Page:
An interesting chocolate, not least for being made in the country where the beans were grown. (Almost all other fine chocolate is made in western consumer countries, not in cocoa producing regions.)
This has a good, straightforward fruity taste, with a heavy influence from the local cane sugar and perhaps from the wood roasting of the beans. Unlike most organics, there are no off ‘earth’ tones and although strong should appeal to those liking medium to strong chocolate.
Alex Rast: 6-Oct-2005
Not the best of the organic chocolates, but not the worst, either. Interesting Arriba-like flavours, but perhaps not vivid enough. Like trying to listen to a great symphony through the walls of a concert hall. A bar with lots of potential, but with much of that potential left sitting on the table.
Opening this bar reveals a nicely finished product – nice design on the bar, good medium-dark brown, and a very commendable glossy finish. It’s a bit uneven, and there are a few bubbles poking through, but there are far more “”rustic”"-looking bars out there. Aroma warns of possible overroasting, mostly coffee, but there are some suggestions of teak in there as well. There is also a blackcurrant fruitiness, which suggests that indeed perhaps dark roasting is the right choice for this bar – otherwise the blackcurrant might be overly forward.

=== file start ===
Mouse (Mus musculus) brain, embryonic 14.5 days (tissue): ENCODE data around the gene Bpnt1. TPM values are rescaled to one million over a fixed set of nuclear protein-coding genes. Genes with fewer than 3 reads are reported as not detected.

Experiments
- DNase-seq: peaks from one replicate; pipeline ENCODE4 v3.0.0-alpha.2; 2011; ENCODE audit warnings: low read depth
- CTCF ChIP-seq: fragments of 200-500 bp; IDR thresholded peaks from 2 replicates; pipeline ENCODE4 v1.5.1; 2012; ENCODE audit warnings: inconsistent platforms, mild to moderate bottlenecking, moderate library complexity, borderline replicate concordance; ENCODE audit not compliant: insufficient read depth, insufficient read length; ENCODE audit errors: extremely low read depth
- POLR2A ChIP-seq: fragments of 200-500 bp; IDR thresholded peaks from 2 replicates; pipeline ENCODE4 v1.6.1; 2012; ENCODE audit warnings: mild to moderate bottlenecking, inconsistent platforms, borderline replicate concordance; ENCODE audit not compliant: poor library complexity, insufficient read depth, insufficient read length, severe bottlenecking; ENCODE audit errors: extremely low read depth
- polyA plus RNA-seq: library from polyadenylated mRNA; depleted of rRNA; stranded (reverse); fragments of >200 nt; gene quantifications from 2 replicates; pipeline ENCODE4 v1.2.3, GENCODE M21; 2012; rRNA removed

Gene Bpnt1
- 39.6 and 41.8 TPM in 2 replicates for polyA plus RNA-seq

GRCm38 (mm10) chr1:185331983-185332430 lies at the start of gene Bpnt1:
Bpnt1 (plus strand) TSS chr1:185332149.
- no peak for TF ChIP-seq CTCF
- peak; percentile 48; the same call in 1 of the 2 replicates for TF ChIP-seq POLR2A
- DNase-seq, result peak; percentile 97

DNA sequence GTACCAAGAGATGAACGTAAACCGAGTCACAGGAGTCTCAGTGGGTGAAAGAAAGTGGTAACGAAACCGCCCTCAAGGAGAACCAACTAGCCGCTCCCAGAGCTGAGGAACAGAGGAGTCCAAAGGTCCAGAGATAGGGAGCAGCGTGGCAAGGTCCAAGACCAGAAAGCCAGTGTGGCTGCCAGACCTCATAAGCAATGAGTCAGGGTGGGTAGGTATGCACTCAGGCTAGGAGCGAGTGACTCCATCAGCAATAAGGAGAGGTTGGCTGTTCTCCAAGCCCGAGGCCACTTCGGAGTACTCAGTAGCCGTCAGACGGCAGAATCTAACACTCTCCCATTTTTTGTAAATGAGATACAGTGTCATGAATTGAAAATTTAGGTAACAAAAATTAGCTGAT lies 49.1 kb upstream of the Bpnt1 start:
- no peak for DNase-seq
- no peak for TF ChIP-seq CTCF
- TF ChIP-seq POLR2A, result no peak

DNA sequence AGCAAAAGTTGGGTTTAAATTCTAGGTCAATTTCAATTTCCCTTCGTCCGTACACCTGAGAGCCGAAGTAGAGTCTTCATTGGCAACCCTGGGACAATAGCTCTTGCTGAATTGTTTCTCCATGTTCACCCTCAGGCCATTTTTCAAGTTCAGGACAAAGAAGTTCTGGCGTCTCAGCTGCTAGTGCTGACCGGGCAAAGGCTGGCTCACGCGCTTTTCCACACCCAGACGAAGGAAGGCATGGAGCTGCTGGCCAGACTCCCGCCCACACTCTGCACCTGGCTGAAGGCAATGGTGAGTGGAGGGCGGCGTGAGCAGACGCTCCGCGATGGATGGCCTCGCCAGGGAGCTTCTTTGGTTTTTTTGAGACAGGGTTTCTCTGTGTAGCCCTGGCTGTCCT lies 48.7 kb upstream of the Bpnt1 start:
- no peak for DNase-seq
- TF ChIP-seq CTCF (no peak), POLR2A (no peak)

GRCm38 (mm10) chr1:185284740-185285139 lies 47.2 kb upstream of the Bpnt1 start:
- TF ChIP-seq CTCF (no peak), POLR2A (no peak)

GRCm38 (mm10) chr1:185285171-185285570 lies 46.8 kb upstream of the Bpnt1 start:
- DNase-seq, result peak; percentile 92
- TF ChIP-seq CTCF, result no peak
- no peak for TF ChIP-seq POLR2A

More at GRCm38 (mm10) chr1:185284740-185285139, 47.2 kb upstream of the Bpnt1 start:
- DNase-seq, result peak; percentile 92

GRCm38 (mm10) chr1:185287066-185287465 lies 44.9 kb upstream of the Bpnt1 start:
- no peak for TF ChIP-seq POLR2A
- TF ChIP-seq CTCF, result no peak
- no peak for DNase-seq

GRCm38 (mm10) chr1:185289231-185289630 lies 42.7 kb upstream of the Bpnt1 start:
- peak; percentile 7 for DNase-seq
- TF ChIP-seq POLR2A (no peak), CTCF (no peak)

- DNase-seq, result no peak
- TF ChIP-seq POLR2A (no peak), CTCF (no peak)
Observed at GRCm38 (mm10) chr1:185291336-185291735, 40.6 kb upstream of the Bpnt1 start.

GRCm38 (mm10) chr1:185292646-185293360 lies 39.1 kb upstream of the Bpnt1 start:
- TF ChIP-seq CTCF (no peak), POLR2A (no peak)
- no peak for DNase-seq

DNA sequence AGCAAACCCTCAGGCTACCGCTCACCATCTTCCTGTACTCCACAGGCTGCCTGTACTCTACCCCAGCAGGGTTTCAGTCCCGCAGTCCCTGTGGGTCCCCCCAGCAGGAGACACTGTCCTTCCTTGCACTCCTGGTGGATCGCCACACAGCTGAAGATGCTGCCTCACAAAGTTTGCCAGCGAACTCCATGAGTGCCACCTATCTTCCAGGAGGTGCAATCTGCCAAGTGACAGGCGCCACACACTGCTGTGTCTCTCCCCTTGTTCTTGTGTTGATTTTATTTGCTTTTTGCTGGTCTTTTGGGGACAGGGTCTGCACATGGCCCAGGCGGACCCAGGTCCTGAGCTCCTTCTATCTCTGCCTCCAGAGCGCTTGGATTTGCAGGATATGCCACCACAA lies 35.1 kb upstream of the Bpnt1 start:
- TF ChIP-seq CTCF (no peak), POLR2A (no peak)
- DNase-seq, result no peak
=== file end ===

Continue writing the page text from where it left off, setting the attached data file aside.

The flavour is rather flat, something of a let-down in view of the hints in the aroma. However, given the probability of a dark roast, such flatness isn’t entirely unexpected. There’s lots going on in the flavour – it starts with blackberry and cocoa before shifting to a vanilla, custardy flavour. Such a profile would be pretty typical of an Ecuador Arriba although clearly this is not this chocolate’s origin. It’s nice that it’s never very bitter, but one longs for more power and flavours more sharply in focus – everything seems damped, like a bell wrapped in wool.
Some organic chocolates feature a distinct brown sugar twang that can be distracting, but used with sensitivity can actually improve the flavour. Grenada’s offering doesn’t have this note, and here is a situation where such a flavour would have improved the flavour decisively, bringing the interesting components into the forefront a little more while adding its own to increase the complexity. It’s ironic that they chose not to make this style. Finally, the texture isn’t anything special, slightly coarser than average and also slightly drier. Here one feels is a great chocolate struggling to get out of a stifling wrapping, overly muffled by poor stylistic choices.
Martin Christy: 1-Oct-2003
Made from an interesting mould that includes an engraving of cocoa pods. Purple brown in colour with a smooth grain, red flecks and the occasional tiny bubble. Snap is quietly sharp.
Distinct aroma with dry woody notes, red wine and perfumed caramel. Initial flavour is strong molasses and dark Christmas fruits. After this strong toffee/caramel and light milky flavours enter. Melt is good, if slightly sandy. Molasses linger in the length, which lasts well with some waxiness at the end.
The balance of cane sugar against the bitterness of the cocoa make this a pleasant eat, and a good choice for an organic.